Research published earlier this week has shown that Derry house prices have risen by six per cent in the last year.
The latest University of Ulster Quarterly Price Index reveals that Derry has bucked the trend shown across Northern Ireland, where the average house price fell by 7.7 per cent.
The average house price in Derry is now £158,276.
Authors of the report - Professor Alastair Adair, Professor Stanley McGreal and Dr David McIlhatton - said this price shows that there has been significant growth in the market in the north west.
However, they added that the limited number of house sales in the area “introduced significant volatility into the market.”
Produced in partnership with Bank of Ireland and the Northern Ireland Housing Executive, the Index shows that after an optimistic start to 2010 in the province, prices slipped back in the second half of the year.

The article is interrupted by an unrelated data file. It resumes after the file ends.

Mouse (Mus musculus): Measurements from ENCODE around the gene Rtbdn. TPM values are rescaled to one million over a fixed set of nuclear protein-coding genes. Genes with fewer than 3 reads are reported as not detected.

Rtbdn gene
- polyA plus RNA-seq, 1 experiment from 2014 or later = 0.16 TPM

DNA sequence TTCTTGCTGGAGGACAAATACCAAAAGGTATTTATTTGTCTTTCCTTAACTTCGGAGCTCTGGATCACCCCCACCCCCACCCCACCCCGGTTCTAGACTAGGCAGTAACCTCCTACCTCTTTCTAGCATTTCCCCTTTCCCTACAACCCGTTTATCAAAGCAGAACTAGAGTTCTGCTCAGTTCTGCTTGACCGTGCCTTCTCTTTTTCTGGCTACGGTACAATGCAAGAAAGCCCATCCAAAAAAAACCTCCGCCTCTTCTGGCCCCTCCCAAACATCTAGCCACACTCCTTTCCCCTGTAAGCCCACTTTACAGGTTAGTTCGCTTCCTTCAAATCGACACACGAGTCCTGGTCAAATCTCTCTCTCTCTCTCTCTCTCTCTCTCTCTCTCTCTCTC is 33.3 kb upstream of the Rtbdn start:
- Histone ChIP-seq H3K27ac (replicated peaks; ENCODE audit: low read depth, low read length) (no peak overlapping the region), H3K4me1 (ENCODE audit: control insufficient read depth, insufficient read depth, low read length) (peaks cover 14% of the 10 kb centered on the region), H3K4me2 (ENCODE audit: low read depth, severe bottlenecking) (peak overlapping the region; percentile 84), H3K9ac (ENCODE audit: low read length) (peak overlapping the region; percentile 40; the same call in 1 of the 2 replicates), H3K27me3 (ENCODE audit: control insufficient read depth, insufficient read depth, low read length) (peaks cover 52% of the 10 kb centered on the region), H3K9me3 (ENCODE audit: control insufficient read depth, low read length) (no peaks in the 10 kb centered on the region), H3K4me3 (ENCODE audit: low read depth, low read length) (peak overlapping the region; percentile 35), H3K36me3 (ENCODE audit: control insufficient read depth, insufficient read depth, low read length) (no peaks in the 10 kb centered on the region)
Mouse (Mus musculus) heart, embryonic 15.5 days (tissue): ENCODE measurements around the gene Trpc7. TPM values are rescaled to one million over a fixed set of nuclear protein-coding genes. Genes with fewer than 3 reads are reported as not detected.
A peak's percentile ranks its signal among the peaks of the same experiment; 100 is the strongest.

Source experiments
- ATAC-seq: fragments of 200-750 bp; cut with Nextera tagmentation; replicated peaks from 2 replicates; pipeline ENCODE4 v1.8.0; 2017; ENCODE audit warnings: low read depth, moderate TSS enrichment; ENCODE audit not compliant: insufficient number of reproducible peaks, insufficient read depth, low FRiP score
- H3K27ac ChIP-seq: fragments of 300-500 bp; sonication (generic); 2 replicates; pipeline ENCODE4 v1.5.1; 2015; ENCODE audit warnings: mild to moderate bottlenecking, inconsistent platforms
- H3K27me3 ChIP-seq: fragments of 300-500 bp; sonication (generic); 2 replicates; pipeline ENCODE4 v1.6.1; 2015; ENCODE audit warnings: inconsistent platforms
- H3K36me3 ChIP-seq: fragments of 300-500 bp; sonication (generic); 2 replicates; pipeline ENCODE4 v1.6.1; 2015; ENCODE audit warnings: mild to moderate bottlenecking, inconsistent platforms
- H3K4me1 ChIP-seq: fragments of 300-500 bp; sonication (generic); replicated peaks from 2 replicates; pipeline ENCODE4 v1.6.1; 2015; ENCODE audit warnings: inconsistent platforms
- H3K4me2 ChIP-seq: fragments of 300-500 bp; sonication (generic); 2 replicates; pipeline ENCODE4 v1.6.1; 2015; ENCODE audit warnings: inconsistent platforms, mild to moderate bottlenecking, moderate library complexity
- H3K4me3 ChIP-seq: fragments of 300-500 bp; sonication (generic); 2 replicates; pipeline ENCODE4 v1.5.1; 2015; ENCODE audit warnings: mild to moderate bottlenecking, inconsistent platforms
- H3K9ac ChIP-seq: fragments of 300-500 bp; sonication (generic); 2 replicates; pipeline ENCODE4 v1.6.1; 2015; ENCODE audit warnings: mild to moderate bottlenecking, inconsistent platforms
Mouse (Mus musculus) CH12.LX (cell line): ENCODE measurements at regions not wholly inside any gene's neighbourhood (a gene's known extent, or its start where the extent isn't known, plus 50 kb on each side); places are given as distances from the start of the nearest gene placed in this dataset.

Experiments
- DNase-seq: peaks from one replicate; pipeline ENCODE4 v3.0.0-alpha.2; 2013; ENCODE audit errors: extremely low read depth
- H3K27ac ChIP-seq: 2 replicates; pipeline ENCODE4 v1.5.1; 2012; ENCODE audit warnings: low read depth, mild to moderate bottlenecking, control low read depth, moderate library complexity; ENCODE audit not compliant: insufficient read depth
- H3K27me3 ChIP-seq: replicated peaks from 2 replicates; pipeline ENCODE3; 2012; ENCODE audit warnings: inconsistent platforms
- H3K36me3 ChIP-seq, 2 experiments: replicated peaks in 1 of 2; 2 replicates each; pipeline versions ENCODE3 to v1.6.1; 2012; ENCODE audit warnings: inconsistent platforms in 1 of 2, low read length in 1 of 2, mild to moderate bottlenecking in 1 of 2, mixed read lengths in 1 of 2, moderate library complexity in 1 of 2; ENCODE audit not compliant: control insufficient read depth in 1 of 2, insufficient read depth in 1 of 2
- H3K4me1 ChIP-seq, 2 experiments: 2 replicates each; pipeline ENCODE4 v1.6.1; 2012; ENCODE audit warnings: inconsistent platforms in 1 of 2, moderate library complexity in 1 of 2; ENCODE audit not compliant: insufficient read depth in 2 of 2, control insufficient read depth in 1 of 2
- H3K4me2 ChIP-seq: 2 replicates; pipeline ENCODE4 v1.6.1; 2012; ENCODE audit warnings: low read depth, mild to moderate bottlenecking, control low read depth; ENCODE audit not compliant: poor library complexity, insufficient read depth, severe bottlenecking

The university’s survey of 110 estate agents for the final quarter of the year found that the average price of a house in Northern Ireland was £149,795.
It also found that the volume of house sales continued to fall.
The authors of the report said the second half of 2010 was a “difficult period” for Northern Ireland’s housing market.
“It seems that the prospects for the UK economy, local fears of public sector cuts and possible contagion effects from the Irish economy may have dented confidence in the local market and that the severe weather conditions may have impacted on sales volumes in the final quarter.”
Meanwhile, HML, the UK’s leading financial outsourcing company which has a base in Derry, has predicted that 2,540 homes in Northern Ireland will be repossessed this year.
Northern Ireland is expected to experience the worst rate of repossessions in the UK, which reflects the fall in house prices “combined with the regions links to the troubled Republic of Ireland economy.”